4. Distribute sensitive tasks/customers to specific teams

Most companies know who their highest value customers are. With automation, companies can now assign specific agents or teams to tickets coming from those customers. Another, way to prevent escalations or reduce churn may be to prioritize customers who are nearing their renewal.

5. Pay attention to trends

In any given month, a mid-size to large organization will see anywhere from 1000 to 5000 tickets. Each with varying levels of complexity. Many of these tickets will share similarities and some of them will actually require escalations.

By paying attention to trends support executives can identify repeating escalations and ways to prevent them in the future. For example, it may become obvious that a broken analytics dashboard is related to a recent product update. 

Intresting Read: The Impact of Automation and Technology on Streamlining Ticket Escalations

How AptEdge can help prevent escalations

As you can see, front-line agents are inundated with tickets and most do not have a toolkit to respond and prioritize effectively. Without a workflow, triaging tickets and finding trends is almost impossible.

At AptEdge, we recognize this and are building the tools that agents need to improve response times, decrease workload, and prevent escalations.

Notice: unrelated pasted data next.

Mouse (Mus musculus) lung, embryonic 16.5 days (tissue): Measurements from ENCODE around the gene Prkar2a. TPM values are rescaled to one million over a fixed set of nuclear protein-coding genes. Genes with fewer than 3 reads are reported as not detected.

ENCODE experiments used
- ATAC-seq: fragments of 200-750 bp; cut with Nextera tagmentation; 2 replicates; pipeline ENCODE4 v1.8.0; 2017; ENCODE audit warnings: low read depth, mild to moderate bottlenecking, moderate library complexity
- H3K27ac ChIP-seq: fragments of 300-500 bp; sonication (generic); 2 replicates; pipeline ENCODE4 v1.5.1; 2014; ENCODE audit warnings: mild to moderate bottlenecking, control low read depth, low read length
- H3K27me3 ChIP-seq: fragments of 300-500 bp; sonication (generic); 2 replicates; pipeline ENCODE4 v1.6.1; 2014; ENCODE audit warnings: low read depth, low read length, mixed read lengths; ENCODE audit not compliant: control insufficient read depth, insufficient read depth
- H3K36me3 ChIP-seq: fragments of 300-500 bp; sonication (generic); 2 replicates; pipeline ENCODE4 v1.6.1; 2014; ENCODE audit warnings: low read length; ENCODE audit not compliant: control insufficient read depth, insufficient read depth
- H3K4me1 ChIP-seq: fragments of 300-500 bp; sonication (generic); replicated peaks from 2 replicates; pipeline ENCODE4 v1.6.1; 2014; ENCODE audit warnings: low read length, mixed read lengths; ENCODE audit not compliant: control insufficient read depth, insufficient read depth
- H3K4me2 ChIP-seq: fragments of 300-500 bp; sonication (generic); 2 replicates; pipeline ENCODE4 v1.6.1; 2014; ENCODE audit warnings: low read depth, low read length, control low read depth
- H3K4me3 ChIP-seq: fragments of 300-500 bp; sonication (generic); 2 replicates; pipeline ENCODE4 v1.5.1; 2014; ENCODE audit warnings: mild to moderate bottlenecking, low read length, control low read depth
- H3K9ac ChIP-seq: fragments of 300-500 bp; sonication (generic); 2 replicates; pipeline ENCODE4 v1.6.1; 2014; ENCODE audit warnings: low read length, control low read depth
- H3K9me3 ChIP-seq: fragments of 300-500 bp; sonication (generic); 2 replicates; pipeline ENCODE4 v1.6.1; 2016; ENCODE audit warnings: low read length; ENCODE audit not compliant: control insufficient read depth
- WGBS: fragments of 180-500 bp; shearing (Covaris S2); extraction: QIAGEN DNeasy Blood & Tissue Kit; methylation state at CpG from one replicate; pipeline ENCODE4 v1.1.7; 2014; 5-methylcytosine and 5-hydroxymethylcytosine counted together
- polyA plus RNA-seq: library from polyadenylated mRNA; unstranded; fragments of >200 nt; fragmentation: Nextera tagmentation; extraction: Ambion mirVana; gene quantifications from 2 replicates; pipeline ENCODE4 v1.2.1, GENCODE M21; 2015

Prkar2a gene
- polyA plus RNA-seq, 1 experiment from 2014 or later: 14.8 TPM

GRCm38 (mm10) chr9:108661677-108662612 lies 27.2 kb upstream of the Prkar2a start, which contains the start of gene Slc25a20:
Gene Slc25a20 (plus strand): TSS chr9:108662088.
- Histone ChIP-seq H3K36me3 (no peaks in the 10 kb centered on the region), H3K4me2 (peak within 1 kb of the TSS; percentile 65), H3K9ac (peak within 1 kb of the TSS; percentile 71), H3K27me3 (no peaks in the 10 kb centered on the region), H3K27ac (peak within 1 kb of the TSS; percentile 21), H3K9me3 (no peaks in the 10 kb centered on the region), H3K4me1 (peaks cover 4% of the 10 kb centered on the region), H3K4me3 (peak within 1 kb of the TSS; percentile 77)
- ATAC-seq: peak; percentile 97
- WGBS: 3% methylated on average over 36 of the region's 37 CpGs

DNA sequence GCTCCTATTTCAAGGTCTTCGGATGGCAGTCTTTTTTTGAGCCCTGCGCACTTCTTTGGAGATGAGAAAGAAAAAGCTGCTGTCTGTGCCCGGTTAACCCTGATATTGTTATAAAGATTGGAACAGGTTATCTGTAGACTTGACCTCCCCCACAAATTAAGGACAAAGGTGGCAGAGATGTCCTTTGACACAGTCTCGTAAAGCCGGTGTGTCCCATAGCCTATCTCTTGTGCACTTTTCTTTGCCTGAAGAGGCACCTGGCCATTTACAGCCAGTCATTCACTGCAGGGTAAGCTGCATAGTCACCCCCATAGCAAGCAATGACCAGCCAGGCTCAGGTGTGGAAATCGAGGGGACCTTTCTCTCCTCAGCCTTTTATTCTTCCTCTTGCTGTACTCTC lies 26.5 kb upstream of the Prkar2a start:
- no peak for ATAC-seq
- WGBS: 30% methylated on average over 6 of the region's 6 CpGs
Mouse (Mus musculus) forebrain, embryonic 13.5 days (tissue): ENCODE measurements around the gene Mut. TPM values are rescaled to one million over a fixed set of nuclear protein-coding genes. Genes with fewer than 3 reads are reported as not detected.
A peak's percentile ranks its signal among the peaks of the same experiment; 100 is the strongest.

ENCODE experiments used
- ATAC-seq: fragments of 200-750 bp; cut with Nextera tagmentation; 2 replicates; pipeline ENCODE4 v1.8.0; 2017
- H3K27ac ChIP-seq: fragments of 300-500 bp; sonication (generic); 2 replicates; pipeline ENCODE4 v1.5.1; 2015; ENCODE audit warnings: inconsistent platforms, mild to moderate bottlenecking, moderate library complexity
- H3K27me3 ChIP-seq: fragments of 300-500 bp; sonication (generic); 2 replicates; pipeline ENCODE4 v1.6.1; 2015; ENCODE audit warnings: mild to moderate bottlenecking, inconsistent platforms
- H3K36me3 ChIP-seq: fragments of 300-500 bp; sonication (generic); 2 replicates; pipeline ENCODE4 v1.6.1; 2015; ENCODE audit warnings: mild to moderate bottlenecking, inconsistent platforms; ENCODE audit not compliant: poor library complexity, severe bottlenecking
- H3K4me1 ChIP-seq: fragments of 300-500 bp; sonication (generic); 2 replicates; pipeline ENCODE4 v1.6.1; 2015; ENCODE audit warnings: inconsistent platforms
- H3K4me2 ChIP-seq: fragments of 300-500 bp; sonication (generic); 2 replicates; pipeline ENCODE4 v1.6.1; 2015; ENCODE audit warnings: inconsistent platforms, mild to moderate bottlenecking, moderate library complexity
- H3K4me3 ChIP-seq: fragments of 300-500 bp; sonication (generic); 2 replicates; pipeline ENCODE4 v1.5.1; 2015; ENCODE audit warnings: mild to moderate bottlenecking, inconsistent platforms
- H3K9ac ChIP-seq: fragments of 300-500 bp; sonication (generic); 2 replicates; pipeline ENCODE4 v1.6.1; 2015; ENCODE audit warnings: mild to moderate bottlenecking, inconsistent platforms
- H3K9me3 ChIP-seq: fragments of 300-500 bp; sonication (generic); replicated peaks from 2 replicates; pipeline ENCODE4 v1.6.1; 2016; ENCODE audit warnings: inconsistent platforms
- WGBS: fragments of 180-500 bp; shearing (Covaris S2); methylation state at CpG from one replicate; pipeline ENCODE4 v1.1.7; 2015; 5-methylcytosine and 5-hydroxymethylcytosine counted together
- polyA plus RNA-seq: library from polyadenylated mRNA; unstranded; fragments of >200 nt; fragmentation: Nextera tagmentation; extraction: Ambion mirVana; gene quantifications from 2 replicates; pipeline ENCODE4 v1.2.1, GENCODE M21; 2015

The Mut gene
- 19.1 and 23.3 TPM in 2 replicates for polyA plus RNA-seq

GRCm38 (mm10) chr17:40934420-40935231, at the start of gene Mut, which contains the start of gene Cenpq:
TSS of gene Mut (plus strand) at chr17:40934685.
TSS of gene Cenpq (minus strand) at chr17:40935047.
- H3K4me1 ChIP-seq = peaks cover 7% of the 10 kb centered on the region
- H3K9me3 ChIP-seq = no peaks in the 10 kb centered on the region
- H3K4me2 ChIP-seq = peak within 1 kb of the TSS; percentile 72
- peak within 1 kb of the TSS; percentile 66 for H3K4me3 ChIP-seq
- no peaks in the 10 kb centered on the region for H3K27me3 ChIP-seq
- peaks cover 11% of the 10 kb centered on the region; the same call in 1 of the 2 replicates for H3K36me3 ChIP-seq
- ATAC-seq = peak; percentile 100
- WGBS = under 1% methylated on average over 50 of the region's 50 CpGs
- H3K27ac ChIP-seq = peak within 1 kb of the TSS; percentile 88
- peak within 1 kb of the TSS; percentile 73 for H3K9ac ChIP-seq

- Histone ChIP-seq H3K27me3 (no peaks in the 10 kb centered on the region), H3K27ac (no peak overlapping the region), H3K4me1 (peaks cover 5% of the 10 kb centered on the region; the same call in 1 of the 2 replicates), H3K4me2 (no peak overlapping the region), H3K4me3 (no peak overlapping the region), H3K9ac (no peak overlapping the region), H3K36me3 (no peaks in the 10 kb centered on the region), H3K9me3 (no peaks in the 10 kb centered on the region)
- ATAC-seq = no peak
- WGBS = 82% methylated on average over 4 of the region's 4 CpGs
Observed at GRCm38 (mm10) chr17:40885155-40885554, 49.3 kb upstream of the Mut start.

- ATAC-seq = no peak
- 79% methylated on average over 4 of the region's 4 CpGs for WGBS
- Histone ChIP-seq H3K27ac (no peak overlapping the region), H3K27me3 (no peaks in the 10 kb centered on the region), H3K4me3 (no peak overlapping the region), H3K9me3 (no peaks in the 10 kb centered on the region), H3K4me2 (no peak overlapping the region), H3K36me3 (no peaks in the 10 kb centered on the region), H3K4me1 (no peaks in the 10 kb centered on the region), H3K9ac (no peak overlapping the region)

Instead of manually tracking related tickets, agents can link them to an Edge where tickets are automatically grouped inside Zendesk or Service Cloud with machine learning.

An Edge is a combination of related tickets, support documentation, and troubleshooting playbooks available to all agents in the organization. With Edges, support agents don’t have to solve the same issue more than once.

What is an edge?

By providing agents with existing support documentation and troubleshooting playbooks in each Edge they can respond faster and improve collaboration with each other. 

Tickets that are identified as challenges are escalated and shared with managers in one click. Furthermore, connect Edges (related tickets) to bugs and send them to engineering in Jira for fast case & bug resolutions.